However, I talked to one of my best friends today...He gave me his professional opinion that with current technology (coatings, etc.) the minimum effect on image quality per air to glass interface is 3%.
For example, after 10 filters there would be 73.7% transmission with an optically perfect set of filters (.97)^10 = 73.7%.
Depending on the angle of the light ray passing through the filter, the abberations / MTF deficiency will vary, but once again, 3% is basically a minimum level of effect.
Sorry, going to disagree again. First off, I'm not sure you're distinguishing between transmission loss and IQ decrement. Transmission loss with modern lens coatings is much less than 1% per interface.
Now, take your friend's value of 3% IQ loss per interface leading to a 6% loss of IQ from a filter. Roger Cicala's (lensrentals.com) tests of large filter stacks refutes that. Moreover, optically there's no difference between a curved glass-air interface and a flat one - the magnitude of refraction and reflection is the same, only the vector direction differs. So, let's look at the 70-200mm f/2.8L IS II - arguably the best zoom lens in existence. It has 19 groups, meaning 38 glass-air interfaces. At 3% loss per interface, that means absolutely no light hitting the sensor if you mean transmission, or over 100% IQ loss if you don't mean transmission. I don't think either is even close to true.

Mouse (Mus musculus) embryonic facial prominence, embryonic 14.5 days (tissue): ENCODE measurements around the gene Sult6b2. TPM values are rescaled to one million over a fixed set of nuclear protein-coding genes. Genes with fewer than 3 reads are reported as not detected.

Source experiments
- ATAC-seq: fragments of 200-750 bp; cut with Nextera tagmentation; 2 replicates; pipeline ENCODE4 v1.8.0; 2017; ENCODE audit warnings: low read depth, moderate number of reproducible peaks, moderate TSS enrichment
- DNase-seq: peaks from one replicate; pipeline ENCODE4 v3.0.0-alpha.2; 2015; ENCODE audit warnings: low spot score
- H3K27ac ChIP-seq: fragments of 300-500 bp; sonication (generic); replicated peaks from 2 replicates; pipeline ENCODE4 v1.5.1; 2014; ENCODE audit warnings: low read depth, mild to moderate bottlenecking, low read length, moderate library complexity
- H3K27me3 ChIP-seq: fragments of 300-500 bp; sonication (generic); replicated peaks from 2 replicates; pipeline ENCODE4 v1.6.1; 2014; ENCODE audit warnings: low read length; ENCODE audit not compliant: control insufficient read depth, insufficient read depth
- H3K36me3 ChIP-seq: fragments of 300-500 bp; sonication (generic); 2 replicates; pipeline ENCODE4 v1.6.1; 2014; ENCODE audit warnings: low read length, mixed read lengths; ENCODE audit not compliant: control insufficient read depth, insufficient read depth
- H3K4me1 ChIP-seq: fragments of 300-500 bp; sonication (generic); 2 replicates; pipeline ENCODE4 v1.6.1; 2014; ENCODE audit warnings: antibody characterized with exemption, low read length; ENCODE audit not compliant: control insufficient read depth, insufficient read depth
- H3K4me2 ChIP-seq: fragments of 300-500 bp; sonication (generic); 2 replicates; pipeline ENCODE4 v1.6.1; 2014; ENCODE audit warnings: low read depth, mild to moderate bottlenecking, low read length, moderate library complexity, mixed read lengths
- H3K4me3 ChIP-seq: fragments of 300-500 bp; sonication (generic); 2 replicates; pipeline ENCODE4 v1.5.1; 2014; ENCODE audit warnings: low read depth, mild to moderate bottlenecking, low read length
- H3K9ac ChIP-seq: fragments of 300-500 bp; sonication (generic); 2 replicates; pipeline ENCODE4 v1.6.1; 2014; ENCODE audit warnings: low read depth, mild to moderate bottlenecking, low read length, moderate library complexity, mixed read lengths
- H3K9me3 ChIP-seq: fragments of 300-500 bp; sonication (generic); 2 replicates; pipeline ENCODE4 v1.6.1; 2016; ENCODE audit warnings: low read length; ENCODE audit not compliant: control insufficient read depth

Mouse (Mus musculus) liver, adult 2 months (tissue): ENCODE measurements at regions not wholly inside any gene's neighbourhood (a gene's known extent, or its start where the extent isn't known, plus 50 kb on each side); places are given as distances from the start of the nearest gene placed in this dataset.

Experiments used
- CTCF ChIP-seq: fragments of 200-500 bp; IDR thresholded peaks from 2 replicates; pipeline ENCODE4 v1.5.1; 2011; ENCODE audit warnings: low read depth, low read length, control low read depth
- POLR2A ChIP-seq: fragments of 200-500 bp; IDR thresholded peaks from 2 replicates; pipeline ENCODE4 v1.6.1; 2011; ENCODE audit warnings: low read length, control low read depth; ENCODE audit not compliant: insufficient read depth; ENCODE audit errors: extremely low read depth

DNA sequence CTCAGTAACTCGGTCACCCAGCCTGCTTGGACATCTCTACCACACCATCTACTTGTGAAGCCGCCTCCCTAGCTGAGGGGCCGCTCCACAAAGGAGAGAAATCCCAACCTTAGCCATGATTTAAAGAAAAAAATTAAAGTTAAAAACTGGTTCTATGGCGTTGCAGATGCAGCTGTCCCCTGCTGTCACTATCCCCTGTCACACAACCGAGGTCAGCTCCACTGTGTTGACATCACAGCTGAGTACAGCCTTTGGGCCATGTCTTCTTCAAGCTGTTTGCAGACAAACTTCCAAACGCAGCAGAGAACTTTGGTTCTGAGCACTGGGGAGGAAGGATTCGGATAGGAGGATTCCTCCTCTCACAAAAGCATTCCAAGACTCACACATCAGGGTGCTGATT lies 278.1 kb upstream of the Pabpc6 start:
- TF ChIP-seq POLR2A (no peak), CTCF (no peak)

You are confusing transmittance vs. absorbance.
Let's say I take a one-inch pane of glass. I cut it in half so that it is 1/2 inch thick. I have doubled something as a result. Perhaps the amount of light that gets through??? Then I cut it in half again, so now I have doubled something again. 2*2 = 4. Does that mean that four times as much light gets through? So I could clearly get a large amount of light through if I kept on doubling the transmission, doubling the transmission, and on and on., and I guess it would be infinitely bright light when I ran out of glass to cut in half... Wrong.
But that's the mistake you are making by saying that 100% IQ loss would occur based on the 23 elements / 19 groups in the 70-200mm II lens.
You are adding the 5% 23 times and getting more than 100%, right?
The correct way to compute it is not by subtraction but my multiplication. As I did above, if there are 10 surfaces, then there is about 73% transmittance.
That is only for flat air to glass transitions.
With binoculars they have nitrogen filled optical designs, and there are similar tricks for lenses.
And another thing is that optical groups (lenses directly combined with other lenses) count as a single element.
The answer to your question is to look at the Tstop value for the 70-200mm lens.
This Tstop value is 3.4.
Calculate the number of stops lost: log_2((3.4)^2/(2.8 )^2) = .5602 stops
This translates into a 47% loss of light vs. a hollow tube of the same diameter as the lens.
We can find the amount of light lost at each of the 19 groups as follows:
1 - .47 = (1 - x) ^ 19
.53 = (1-x)^19
.53^(1/19) = 1-x
x = 1 - .53^(1/19)
x = 3.286%.
That's almost exactly what my expert friend quoted.
You can't beat someone who works for NASA, and designed lenses for the space program at age 23 back in the 1970s.
Have a great day!